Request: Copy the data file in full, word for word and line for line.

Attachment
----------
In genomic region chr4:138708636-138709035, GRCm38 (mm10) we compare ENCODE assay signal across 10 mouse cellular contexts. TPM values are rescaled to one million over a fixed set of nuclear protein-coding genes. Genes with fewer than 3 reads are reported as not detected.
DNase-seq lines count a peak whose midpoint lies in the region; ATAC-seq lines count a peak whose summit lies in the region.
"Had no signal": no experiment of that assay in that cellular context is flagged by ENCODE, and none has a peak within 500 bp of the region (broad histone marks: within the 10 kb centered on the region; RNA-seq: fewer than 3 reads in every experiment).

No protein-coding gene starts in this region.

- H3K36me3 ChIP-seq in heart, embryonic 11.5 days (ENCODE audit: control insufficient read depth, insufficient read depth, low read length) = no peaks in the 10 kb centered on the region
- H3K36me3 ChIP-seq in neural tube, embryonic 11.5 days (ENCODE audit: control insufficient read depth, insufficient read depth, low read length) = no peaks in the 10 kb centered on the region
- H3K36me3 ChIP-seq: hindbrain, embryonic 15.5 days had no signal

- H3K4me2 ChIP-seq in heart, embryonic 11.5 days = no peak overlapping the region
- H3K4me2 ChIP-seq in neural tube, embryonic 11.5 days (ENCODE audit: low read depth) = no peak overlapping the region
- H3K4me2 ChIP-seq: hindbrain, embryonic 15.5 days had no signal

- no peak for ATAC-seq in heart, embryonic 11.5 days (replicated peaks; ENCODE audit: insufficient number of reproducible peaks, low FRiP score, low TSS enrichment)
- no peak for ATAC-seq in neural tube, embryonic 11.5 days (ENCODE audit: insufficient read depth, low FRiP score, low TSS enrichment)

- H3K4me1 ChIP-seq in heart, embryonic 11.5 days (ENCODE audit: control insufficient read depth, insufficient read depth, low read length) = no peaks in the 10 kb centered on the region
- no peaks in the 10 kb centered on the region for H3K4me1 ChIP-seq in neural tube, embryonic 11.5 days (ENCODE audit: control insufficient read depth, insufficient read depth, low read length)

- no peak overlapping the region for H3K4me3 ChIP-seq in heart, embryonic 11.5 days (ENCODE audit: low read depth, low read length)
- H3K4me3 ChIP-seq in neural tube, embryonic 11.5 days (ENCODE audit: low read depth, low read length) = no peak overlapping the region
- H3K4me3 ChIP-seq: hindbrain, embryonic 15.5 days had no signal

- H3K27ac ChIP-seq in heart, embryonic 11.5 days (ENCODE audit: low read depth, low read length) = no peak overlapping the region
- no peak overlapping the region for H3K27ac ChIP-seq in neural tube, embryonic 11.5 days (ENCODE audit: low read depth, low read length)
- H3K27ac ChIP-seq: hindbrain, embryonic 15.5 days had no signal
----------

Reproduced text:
In genomic region chr4:138708636-138709035, GRCm38 (mm10) we compare ENCODE assay signal across 10 mouse cellular contexts. TPM values are rescaled to one million over a fixed set of nuclear protein-coding genes. Genes with fewer than 3 reads are reported as not detected.
DNase-seq lines count a peak whose midpoint lies in the region; ATAC-seq lines count a peak whose summit lies in the region.
"Had no signal": no experiment of that assay in that cellular context is flagged by ENCODE, and none has a peak within 500 bp of the region (broad histone marks: within the 10 kb centered on the region; RNA-seq: fewer than 3 reads in every experiment).

No protein-coding gene starts in this region.

- H3K36me3 ChIP-seq in heart, embryonic 11.5 days (ENCODE audit: control insufficient read depth, insufficient read depth, low read length) = no peaks in the 10 kb centered on the region
- H3K36me3 ChIP-seq in neural tube, embryonic 11.5 days (ENCODE audit: control insufficient read depth, insufficient read depth, low read length) = no peaks in the 10 kb centered on the region
- H3K36me3 ChIP-seq: hindbrain, embryonic 15.5 days had no signal

- H3K4me2 ChIP-seq in heart, embryonic 11.5 days = no peak overlapping the region
- H3K4me2 ChIP-seq in neural tube, embryonic 11.5 days (ENCODE audit: low read depth) = no peak overlapping the region
- H3K4me2 ChIP-seq: hindbrain, embryonic 15.5 days had no signal

- no peak for ATAC-seq in heart, embryonic 11.5 days (replicated peaks; ENCODE audit: insufficient number of reproducible peaks, low FRiP score, low TSS enrichment)
- no peak for ATAC-seq in neural tube, embryonic 11.5 days (ENCODE audit: insufficient read depth, low FRiP score, low TSS enrichment)

- H3K4me1 ChIP-seq in heart, embryonic 11.5 days (ENCODE audit: control insufficient read depth, insufficient read depth, low read length) = no peaks in the 10 kb centered on the region
- no peaks in the 10 kb centered on the region for H3K4me1 ChIP-seq in neural tube, embryonic 11.5 days (ENCODE audit: control insufficient read depth, insufficient read depth, low read length)

- no peak overlapping the region for H3K4me3 ChIP-seq in heart, embryonic 11.5 days (ENCODE audit: low read depth, low read length)
- H3K4me3 ChIP-seq in neural tube, embryonic 11.5 days (ENCODE audit: low read depth, low read length) = no peak overlapping the region
- H3K4me3 ChIP-seq: hindbrain, embryonic 15.5 days had no signal

- H3K27ac ChIP-seq in heart, embryonic 11.5 days (ENCODE audit: low read depth, low read length) = no peak overlapping the region
- no peak overlapping the region for H3K27ac ChIP-seq in neural tube, embryonic 11.5 days (ENCODE audit: low read depth, low read length)
- H3K27ac ChIP-seq: hindbrain, embryonic 15.5 days had no signal